Ohio Rep. aims to commemorate freed slaves who were denied their legal property in 1840s

After being violently turned away from Mercer County, the Randolph Freedpeople largely settled in Miami County

Credit: NAM MSS 2012, Rossville Museum Archives Collection, Manuscripts/Archive Collection, National Afro-American Museum and Cultural Center, Wilberforce, Ohio.

Credit: NAM MSS 2012, Rossville Museum Archives Collection, Manuscripts/Archive Collection, National Afro-American Museum and Cultural Center, Wilberforce, Ohio.

An Ohio House representative is hoping to formally recognize the story of the Randolph Freedpeople, hundreds of freed slaves who came to Ohio in the 1840s to claim land they legally owned but were thwarted by white citizens of Mercer County.

Rep. Dontavius Jarrells, D-Columbus, said this week that he will soon introduce a resolution to commemorate the Freedpeople’s story, but floated that it’s vital for the state to do “something” more to repair a longstanding injustice.

The Randolph Freedpeople were former slaves held by the Virginian U.S. Sen. John Randolph who, upon his death in 1833, freed his nearly 400 slaves and gave them an inheritance to settle in western Ohio.

Before the group managed to get from Virginia to Ohio, the citizens of Mercer County banded together to “take into consideration the best and most suitable measures for the removal of the entire colored population from the county, and to prevent others from settling among us,” as stated in an 1846 edition of the newspaper the Defiance Democrat.

That convention led to the passage of an ordinance that flatly stated: “We will not live among negroes, and as we have settled here first, we have fully determined that we will resist the settlement of blacks and mulattoes in this county, to the full extent of our means, the bayonet not excepted.”

In a letter to Gov. Mike DeWine, Jarrells recounted that the group was met at the Mercer border by angry mobs of white residents.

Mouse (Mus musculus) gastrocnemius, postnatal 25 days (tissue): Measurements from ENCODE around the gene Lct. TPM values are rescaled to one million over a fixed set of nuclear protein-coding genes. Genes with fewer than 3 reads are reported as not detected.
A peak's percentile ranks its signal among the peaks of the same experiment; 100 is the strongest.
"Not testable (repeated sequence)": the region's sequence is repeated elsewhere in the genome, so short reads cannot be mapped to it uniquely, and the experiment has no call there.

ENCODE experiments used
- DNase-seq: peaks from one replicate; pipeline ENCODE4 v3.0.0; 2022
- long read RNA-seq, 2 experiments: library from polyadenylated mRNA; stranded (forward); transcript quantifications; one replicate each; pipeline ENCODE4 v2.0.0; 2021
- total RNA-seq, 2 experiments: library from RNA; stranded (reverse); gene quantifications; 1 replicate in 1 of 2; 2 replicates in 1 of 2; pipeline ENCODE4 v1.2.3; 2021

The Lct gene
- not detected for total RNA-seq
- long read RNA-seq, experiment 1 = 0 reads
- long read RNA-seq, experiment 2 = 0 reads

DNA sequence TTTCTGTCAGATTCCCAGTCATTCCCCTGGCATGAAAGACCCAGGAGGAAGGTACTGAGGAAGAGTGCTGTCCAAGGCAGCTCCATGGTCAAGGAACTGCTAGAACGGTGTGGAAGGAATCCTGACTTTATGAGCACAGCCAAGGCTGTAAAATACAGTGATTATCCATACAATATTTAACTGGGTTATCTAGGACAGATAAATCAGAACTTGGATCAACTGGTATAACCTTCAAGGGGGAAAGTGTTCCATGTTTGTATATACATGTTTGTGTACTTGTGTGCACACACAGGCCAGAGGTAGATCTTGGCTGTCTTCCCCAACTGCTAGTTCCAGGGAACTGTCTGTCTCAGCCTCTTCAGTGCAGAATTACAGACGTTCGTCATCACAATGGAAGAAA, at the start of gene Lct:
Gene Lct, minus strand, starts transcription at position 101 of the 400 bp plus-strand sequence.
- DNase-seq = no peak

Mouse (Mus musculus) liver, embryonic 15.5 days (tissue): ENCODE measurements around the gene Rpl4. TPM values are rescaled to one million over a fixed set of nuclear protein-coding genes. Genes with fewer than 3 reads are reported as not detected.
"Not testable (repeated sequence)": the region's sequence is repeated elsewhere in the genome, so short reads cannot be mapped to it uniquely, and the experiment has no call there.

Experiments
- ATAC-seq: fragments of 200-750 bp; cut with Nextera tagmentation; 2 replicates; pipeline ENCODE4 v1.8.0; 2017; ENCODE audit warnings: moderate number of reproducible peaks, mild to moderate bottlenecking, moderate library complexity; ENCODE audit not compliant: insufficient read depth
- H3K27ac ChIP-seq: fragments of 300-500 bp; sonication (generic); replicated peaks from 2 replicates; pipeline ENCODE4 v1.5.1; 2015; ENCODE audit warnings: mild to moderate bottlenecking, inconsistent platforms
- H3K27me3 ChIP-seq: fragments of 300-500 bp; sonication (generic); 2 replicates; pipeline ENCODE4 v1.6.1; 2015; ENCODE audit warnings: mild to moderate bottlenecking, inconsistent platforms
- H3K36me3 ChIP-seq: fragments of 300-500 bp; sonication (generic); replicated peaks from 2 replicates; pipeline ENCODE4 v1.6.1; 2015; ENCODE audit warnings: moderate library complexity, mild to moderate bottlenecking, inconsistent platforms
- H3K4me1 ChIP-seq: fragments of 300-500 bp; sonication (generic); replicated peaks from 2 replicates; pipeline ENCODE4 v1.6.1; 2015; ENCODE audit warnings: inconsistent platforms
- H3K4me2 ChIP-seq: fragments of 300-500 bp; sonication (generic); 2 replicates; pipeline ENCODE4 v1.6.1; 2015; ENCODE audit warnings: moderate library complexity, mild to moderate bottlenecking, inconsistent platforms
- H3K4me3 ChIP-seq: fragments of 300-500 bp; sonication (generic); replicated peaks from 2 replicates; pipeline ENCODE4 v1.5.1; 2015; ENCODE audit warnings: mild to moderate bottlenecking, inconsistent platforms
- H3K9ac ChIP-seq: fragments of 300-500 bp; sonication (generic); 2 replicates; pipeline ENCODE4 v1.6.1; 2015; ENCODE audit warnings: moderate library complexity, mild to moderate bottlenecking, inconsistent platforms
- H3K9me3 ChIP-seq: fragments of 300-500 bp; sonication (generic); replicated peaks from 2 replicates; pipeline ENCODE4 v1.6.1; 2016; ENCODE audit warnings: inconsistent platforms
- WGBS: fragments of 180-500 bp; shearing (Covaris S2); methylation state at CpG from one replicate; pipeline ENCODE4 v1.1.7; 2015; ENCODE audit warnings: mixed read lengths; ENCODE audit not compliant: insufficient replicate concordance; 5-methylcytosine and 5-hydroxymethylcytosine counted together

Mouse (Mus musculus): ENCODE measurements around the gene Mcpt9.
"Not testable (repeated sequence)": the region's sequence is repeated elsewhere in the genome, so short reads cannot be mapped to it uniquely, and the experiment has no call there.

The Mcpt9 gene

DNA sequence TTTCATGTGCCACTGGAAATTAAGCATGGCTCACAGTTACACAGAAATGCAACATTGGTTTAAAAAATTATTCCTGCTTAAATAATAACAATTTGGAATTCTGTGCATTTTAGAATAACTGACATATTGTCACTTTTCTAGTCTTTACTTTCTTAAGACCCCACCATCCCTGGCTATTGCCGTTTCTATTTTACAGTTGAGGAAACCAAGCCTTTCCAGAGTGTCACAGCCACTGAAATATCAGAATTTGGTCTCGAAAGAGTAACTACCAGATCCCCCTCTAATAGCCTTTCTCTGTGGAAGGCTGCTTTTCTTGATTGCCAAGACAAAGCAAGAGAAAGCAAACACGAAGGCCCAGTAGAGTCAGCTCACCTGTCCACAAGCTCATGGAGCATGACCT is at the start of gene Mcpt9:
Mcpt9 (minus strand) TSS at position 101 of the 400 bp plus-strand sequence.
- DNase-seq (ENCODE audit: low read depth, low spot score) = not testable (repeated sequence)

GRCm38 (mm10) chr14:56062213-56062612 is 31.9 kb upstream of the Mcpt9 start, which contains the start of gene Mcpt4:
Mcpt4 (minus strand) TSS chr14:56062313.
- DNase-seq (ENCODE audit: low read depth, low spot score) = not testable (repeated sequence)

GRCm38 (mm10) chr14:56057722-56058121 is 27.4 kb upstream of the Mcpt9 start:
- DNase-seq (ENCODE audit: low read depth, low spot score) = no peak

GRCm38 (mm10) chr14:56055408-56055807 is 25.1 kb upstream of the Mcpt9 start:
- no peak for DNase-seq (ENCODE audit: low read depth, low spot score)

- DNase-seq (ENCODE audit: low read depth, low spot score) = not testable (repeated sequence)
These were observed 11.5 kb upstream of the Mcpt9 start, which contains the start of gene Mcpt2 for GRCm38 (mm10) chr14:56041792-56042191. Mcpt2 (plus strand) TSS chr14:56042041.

“Left with the choice of staying and risking their lives, the Randolph Freedpeople turned their boats around and headed south along the canal,” Jarrells said.

Much of the group went on to settle in and around Piqua in Miami County.

Paisha Thomas, a descendant of the Randolph Freedpeople who joined Jarrells in a press conference, said her family and the rest of the group’s descendants have “lived with an injustice for 178 years.”

“This is not only a suppressed history, it is an absolutely unacceptable injustice which should be repaired,” Thomas said.

Jarrells said the first step toward repairing that justice is awareness and “making sure that our state recognizes that this happened, and we should do something.” The second step, Jarrells continued, “is figuring out what that something would look like.”

Though Jarrell’s immediate plans don’t move beyond commemorating the Randolph Freedpeople’s struggle, he noted that he’d like to see the state start something like a scholarship fund for the descendants, establish a museum, or begin the process of potentially returning some of that land — much of it now owned by the state — to the descendants.

“We can look at the state owned land that’s currently within the 3,200 acres and see what’s the possibility, what can we do?” Jarrells said. “We as the state own this land, so we can do something.”

Larry Hamilton, a Piqua High School history teacher and advocate, told reporters that he has long promoted “the idea of valuing and honoring the struggle for freedom,” and said the Randolph Freedpeople descendants rightfully deserve what was denied to their ancestors.

“That’s a small way we can have some level of reparative justice,” Hamilton said.

Jarrell’s resolution to commemorate the Randolph Freedpeople’s story has not yet been formally introduced, but he’s optimistic that it can find bipartisan support before the 135 General Assembly concludes at the end of this year.

When this news organization asked Jarrells about the message the legislature would be sending if it didn’t pass his resolution, he responded, “In my belief, it will be a travesty and a stain upon its history.”

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Avery Kreemer can be reached at 614-981-1422, on X, via email, or you can drop him a comment/tip with the survey below.

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